Hong Kong lawmakers call for harsher penalties under new child abuse law

  • Labour and welfare secretary defends three-month maximum jail sentence and says it is in line with offences of similar gravity
  • Lawmakers say offenders should face five to six years behind bars

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Three employees of the charitable organisation Po Leung Kuk were charged last week with between one to five counts of assault for mistreating six toddlers at the charity’s residential centre. Photo: Edmond So

Hong Kong’s proposed penalty for childcare professionals who fail to report suspected child abuse has been slammed as too lenient by lawmakers in the wake of a series of shocking child abuse cases that sparked public outrage.

But Secretary for Labour and Welfare Chris Sun Yuk-han on Monday defended the maximum suggested penalty of three months in jail and a HK$50,000 fine. Sun explained the tariff was set after consideration of punishments for offences of a similar gravity in other legislation.

“Those who fail to report drug trafficking and terrorist activities also face a maximum of three months in prison,” he said at a meeting of the panel on welfare services of the Legislative Council, where the proposal for mandatory reporting of suspected child abuse was discussed.

“We think it should be set in line with Hong Kong’s overall legislation.”

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Legislators Michael Tien Puk-sun and Eunice Yung Hoi-yan criticised the proposed penalty at Monday’s meeting and said harsher penalties should be imposed.

“Punishment must be strict rather than lenient,” Tien said, adding he earlier suggested a penalty of five to six years in prison.

Yung dismissed the welfare minister’s reference to other offences and highlighted the French penalty for failure to report suspected child abuse was five years in jail. “Failing to report is similar to being an accomplice,” she said as she appealed to the government to consider increasing the punishment.

Yung also questioned the requirement of professionals to report suspected abuse within a “reasonable time” on the grounds the wording was too vague. She said the government should define the time frame for professionals to report abuse cases, such as no more than three days or a week.

An independent committee’s interim report on a widening scandal of abuse of toddlers at a government-subsidised home run by the Hong Kong Society for the Protection of Children has raised questions about government monitoring and accountability. Photo: Edmond So

Lawmaker Elizabeth Quat Pei-fan suggested a requirement for professionals to make immediate reports.

But Sun explained that different cases involved a variety of circumstances, so a principled requirement was better than setting a specific time period.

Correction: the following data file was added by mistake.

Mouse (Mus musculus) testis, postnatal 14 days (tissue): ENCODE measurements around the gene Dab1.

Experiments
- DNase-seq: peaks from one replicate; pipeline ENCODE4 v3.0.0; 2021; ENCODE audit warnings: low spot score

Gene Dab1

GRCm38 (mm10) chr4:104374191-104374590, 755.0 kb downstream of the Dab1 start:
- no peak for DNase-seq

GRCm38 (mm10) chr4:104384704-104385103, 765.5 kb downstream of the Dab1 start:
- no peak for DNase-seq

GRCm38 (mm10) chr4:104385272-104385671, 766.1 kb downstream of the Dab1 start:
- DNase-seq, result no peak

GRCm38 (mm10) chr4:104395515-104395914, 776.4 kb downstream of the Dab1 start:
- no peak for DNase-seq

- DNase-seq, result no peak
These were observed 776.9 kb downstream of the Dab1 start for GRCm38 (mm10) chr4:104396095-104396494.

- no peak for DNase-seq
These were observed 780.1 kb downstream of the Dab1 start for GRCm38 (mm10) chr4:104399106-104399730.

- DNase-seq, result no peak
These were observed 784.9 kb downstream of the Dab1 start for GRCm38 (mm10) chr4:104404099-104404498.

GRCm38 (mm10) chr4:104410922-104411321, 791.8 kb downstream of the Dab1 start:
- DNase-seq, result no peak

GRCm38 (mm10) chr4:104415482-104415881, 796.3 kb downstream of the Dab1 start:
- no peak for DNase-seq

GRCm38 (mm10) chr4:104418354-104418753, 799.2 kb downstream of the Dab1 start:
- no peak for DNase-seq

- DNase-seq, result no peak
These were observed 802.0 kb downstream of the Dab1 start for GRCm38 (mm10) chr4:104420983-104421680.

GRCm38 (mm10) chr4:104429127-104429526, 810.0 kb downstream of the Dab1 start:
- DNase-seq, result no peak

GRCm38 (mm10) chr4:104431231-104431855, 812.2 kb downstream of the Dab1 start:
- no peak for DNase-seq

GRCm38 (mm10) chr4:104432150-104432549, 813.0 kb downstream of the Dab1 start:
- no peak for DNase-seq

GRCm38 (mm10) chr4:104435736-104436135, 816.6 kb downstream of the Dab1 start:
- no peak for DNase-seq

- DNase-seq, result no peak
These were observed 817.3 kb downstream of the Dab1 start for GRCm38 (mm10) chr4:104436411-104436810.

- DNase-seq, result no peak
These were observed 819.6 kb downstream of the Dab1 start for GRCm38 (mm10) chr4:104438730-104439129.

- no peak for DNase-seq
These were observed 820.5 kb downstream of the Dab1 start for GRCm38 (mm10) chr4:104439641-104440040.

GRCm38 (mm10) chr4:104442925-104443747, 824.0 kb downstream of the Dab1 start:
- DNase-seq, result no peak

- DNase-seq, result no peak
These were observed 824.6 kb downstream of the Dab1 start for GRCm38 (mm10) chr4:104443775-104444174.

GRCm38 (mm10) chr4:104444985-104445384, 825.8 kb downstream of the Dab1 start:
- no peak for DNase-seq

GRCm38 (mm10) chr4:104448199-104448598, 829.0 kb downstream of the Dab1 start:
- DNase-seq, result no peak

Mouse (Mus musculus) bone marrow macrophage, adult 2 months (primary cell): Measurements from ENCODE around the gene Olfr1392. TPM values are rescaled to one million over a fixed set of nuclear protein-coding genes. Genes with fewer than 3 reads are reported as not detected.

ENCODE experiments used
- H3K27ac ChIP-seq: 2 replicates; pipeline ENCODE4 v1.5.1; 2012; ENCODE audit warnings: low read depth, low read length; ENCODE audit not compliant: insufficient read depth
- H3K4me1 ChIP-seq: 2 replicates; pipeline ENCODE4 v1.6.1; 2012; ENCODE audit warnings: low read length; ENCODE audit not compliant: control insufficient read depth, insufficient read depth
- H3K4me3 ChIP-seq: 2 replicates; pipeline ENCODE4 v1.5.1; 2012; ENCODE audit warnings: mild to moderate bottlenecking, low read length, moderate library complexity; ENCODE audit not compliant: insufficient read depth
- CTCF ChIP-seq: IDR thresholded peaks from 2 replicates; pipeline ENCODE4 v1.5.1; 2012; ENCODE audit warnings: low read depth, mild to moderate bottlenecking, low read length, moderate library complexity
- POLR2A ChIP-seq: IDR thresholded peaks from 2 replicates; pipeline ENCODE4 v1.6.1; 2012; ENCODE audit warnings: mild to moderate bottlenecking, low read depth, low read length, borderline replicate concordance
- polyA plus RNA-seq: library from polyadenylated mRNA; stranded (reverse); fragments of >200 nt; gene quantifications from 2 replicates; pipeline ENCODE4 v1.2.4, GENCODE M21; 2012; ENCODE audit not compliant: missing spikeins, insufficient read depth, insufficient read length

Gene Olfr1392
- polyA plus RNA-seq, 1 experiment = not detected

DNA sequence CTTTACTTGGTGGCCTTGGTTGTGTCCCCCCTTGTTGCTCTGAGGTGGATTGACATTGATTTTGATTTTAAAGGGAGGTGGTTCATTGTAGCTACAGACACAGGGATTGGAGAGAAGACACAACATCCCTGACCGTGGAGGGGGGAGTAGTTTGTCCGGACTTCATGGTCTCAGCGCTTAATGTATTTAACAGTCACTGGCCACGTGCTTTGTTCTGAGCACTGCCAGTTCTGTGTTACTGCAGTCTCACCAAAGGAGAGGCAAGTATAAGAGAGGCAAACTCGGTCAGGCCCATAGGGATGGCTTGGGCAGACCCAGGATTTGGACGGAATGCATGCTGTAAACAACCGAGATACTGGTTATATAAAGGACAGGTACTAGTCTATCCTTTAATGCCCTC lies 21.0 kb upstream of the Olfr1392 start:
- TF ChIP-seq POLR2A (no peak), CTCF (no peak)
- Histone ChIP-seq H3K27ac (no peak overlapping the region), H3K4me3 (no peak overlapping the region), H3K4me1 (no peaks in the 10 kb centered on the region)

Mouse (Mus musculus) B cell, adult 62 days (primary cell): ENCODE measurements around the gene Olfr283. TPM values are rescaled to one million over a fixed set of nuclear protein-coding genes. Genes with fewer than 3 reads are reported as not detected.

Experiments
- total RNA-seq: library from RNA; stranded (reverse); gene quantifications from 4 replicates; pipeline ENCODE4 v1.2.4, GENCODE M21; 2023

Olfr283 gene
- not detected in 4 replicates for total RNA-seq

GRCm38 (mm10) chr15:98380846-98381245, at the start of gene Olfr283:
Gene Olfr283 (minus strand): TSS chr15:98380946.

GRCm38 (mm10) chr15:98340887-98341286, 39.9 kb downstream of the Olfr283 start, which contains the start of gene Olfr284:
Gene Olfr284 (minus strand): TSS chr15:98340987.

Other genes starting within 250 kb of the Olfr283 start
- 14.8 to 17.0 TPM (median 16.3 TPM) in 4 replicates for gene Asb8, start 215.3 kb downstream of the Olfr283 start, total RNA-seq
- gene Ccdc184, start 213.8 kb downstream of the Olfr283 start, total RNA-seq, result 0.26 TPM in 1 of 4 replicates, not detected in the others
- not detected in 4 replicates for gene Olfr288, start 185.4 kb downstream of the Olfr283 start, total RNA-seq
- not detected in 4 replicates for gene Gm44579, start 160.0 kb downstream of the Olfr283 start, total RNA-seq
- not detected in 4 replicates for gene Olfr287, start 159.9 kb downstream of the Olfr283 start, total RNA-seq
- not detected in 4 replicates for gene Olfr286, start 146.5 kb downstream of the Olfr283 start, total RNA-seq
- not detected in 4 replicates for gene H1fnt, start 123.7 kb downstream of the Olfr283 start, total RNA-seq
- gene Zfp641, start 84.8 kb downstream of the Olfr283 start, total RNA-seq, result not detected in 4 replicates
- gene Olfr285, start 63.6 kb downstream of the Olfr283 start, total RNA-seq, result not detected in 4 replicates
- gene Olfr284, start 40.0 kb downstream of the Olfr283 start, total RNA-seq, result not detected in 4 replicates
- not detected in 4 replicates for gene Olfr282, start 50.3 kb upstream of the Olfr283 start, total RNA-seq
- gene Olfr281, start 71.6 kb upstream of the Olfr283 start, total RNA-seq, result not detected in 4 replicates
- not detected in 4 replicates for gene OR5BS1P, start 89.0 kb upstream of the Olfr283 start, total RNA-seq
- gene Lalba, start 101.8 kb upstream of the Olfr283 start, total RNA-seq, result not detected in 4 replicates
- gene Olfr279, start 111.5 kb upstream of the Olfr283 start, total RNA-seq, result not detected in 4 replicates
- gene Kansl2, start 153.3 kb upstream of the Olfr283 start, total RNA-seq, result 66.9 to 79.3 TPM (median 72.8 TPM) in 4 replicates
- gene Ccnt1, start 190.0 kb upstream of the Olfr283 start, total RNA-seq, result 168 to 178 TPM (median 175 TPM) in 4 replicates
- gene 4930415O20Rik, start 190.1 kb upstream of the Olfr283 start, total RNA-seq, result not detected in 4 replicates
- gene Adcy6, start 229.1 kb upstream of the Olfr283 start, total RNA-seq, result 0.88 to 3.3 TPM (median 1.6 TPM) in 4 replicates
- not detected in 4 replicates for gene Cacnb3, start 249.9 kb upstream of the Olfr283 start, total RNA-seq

The government has been working on a bill which will hold professionals in direct contact with children, including social workers, teachers, doctors and nurses, accountable if they fail to report suspected abuse of those aged under 18.

The authorities said they planned to introduce the bill to the Legislative Council in the first half of next year.

The legislative proposal said the harm to children could take the form of negligence or physical, sexual or psychological abuse and the government proposed a tiered reporting mechanism based on the levels of seriousness.

Child abuse cases on the rise in Hong Kong

The first level involved serious harm to a child or the imminent likelihood of serious harm and required mandatory reporting of cases to police or the designated team at the Social Welfare Department.

The second level dealt with situations where a child is at risk of harm or may be harmed and the third level involved concerns over suspected child abuse that needed further exploration, or cases where the child or the family required follow-up.

These cases were not included in the mandatory reporting category, but professionals would be encouraged to report or refer them to the appropriate casework units at the department.

But some lawmakers said the three-level reporting system was too complicated and would make it difficult for professionals to decide if cases fell into the first category and required mandatory reporting and which did not.

Tien and Quat suggested reducing the three categories to two.

Sun said only the first category required mandatory reporting under the proposed bill, but that childcare professionals wanted to be able to make voluntary reports of other cases which had not reached the top level.

“We set up a ‘traffic light system’, that is first, second and third levels, to make it easier for people to understand the degrees,” he said.

The city has been shocked by a string of child abuse scandals in recent times. A five-year-old boy was found dead with bruises and abrasions covering his body in September. His mother was charged with murder. The case led Chief Executive John Lee Ka-chiu to pledge to speed up work on the mandatory reporting bill.

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Three employees of the 144-year-old charitable organisation Po Leung Kuk were charged last week with between one to five counts of assault on six toddlers at the charity’s residential centre.

An abuse scandal involving the Hong Kong Society for the Protection of Children emerged last December and 34 staff members have since been arrested for alleged mistreatment of 40 toddlers at the organisation’s residential home.

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